Julie and I jumped on the MoviePass bandwagon last month and purchased two annual passes through Costco for $90 each. What is MoviePass? It is a monthly (or, in our case, annual) subscription that allows you to see a single 2D movie per day for no additional charge.
When you enroll in MoviePass, two things happen:
You’ll install their mobile app (Android or iOS) that you’ll use near the theater to trigger your purchase.
MoviePass sends you a MoviePass debit MasterCard that you use to pay for the movie.
So far for us it has been flawless, with the only problem being a few occasions where the app was sluggish and it took us a while to get the ticket authorized. There are enough of these out there that the theaters recognize the MoviePass and, in some cases, will even change the purchase price once they see the card. For example, at Cinetopia here in the Portland area even if it is a special $6 movie deal, they will still charge around $12. Looks like it is a deal worked out between Cinetopia and MoviePass and it doesn’t impact us at all.
This is what I’ve (mostly we’ve) seen:
The Shape of Water
The Commuter (solo)
Den of Thieves (solo)
Julie and I have tracked the gate cost for every movie we’ve seen and we would have spent $203.45 to see all the movies we’ve seen in the past month since acquiring the pass. We never would have seen this many movies without the pass, but with a theater within walking distance this is a nice perk to have and every movie we see now is essentially free as we’ve already recouped our purchase price.
Steve Jobs Knew How to Write an Email. Here’s How He Did It – A great decomposition of an email that Jobs wrote. Much to learn from this. My favorite comment: “This language is conversational, vulnerable, and paints the picture of Apple giving it their best shot, pursuing bias for action, and preparing to learn from any mistakes.”
Julie and I played Rummikub which is a staple for us. We even have two copies, just in case.
I finally played the solo game Friday and enjoyed it. Will keep ramping up difficulty.
Ken and I also played Star Realms, and I should mention that my brother-in-law Dave and I have a continuous string of games going in iOS that has been quite fun and competitive.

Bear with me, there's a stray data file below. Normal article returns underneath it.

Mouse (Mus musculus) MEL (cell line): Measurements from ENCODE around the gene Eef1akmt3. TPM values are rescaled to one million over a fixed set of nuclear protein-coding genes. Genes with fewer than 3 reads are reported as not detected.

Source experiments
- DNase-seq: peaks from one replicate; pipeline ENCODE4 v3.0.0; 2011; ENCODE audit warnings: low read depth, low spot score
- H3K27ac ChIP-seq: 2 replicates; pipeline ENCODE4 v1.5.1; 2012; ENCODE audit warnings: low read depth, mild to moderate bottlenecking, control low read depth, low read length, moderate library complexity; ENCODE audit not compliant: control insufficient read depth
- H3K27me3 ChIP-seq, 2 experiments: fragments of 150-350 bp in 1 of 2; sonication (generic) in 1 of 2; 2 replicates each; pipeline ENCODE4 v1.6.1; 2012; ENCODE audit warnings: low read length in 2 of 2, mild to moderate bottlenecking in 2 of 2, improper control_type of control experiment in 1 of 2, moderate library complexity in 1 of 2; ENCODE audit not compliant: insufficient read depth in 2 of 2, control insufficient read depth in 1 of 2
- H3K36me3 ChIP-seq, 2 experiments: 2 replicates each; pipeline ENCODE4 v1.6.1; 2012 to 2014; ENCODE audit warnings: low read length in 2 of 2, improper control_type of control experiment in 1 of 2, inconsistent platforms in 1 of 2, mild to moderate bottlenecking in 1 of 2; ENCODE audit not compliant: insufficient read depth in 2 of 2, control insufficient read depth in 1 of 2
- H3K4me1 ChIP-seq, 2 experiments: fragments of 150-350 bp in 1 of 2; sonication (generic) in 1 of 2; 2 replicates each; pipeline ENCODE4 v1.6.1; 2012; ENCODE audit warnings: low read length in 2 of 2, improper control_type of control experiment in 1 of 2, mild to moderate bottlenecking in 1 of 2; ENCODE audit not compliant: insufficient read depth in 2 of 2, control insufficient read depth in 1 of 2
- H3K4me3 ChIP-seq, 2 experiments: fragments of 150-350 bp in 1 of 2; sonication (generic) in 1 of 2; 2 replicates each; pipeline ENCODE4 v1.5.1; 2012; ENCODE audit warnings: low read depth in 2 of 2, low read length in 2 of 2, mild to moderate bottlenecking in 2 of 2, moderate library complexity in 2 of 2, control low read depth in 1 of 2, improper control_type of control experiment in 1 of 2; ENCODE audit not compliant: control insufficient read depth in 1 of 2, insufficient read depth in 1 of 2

Julie and I played the very obscure Plext followed by Boggle, two word games. I’m a bit of an ace at Boggle, and Julie beat me in Plext.
Sitting in a bar before a movie, Julie and I played Coin Age twice and she beat me both times.
I finally returned to my game group’s Tuesday night gaming and played a four hour slog of Gloomhaven. This is a very good legacy / RPG style dungeon crawl game that builds on the D&D and Descent boardgames and adds improved campaigning and a very cool combat system.
Chuck and I planned to spend a holiday Monday playing some wargame, and knowing that I’d be playing the full Empire of the Sun at an upcoming game convention we agreed that the leaner meaner South Pacific would be a good choice. Chuck’s played the original but it had been a while.
What a treat to have received this game in a C3i magazine. This is not your typical magazine wargame as it features what amount to the full rules of the parent but on a smaller map with a shorter playtime. Playtime is advertised at only 2 hours, but that’s with speedy play by experienced players. We took about 5–6 hours to play.
There were a few unfortunate omissions from the rules but those are easily discovered by downloading the parent game living rules. We mainly stumbled over two issues:
Progress of war requirements for the Allies: each turn after the first, the Allies need to control a certain number of named hexes beyond what they started the turn with. This isn’t explicit in the South Pacific rules (hint: 2 per turn after the first)
Lack of a terrain chart. What is jungle? What is mixed? Happily this was addressed in C3i issue #31 which includes a terrain chart.
We also screwed up the victory conditions, but that was our fault and not a problem with rules. For some reason we were both thinking that one side needed to control more ports and resource spaces than the other to win, but in reality you need to control three more. Anything else is a draw. So, I thought I won but it was actually a draw.
I’ll get to play a full scenario (1942 I think) of the full game at Game On! early next month and I think I’ll be with a very experienced player. This should help me get a better understanding of tactics and the value of standoff support with air forces; I have a feeling Chuck and I were going at that in the smartest fashion.